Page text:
Couple's sit-in protest 'driving' force behind BEST-hired private bus operators' strike in Mumbai, Image: PTI
A quiet sit-in agitation by a couple triggered a chain of events that eventually culminated in a strike by the drivers of private bus operators hired by the BEST, which has impacted the civic transport body's services in Mumbai and its suburban areas, officials said on Friday.
The man taking part in the sit-in agitation is a contractual employee of one of the private bus operators hired by the civic transport body. According to the officials, the strike by the drivers associated with private bus operators hired by the Brihanmumbai Electric Supply and Transport (BEST), for salary hike and other demands, entered the third day on Friday and saw with more than 1,300 buses staying off roads, inconveniencing commuters.
Nearly 1,700 of the BEST's fleet of 3,100 buses are run by contractual operators, who are paid a fixed amount for their services. The staffers working for these operators on contract basis have been striking since Wednesday. The strike began with a quiet sit-in agitation launched by the couple, Raghunath Khajurkar and his wife Pradnya, on Monday (July 31) and it has since garnered the support of more than 2,000 contractual drivers, the officials said.
Pradnya Khajurkar had attempted to get some information from the BEST under the Right to Information Act (RTI) recently, and on being denied the request twice, she along with her husband Raghunath, who is a contractual employee with the Daga Group, one of the private operators hired by the transport body, decided to escalate things, they said.
The Khajurkars began their protest at Azad Maidan in south Mumbai on July 31, but it hardly received any response on the first two days, they said. A social media post on the agitation was circulated among workers on Tuesday and from the next day, employees of two depots in the eastern suburbs stopped work, and on Wednesday, 150 buses of the Daga Group were off roads, and a few hundred employees were in Azad Maidan to support their demand for salary hike and free ride, among others.
By Thursday, more than 1,000 buses did not operate and the number of striking drivers increased to a few thousands, they said. According to BEST officials, the private operators are equally helpless as they don't know whom to negotiate with. “Our operators say that they don't know whom to speak to end the stand-off. It is a leaderless strike,” a BEST staffer said, adding the Khajurkar couple stages dharna at Azad Maidan till 5:30 pm every evening before leaving for home.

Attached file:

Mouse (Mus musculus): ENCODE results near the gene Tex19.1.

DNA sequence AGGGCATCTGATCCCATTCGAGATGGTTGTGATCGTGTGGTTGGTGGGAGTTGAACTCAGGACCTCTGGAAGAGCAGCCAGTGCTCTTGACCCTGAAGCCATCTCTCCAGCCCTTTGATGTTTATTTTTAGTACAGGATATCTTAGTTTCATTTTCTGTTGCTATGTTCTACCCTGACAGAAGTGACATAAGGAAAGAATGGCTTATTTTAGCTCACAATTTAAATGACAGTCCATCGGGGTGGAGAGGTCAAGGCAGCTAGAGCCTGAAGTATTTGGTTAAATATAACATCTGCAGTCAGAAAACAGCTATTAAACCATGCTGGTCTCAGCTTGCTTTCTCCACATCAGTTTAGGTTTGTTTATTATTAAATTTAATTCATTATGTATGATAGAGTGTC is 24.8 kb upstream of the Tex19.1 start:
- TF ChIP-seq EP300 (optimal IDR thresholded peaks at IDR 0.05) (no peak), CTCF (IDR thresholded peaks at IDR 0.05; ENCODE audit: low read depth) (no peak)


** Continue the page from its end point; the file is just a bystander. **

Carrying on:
While the BEST finds itself in a pickle, labour unions, including affiliated to different political parties, are trying to woo employees of private bus operators, showing their support for their strike, officials said. BEST officials and labour unions said that as the agitation is leaderless, it might stray from its course like the protest by Maharashtra State Road Transport Corporation (MSRTC) employees a few years ago.
The BEST cannot hold a dialogue with the striking drivers, as they are not direct employees of the private bus operators and have been hired on contract, an official said. Mumbai had witnessed a nine-day strike of BEST's permanent employees a few years ago, but it was led by union leaders, he said.
One of the striking drivers said that so far no union was representing them. BEST general manager Vijay Singhal is abroad on an official visit, which has only aggravated things, insiders said.
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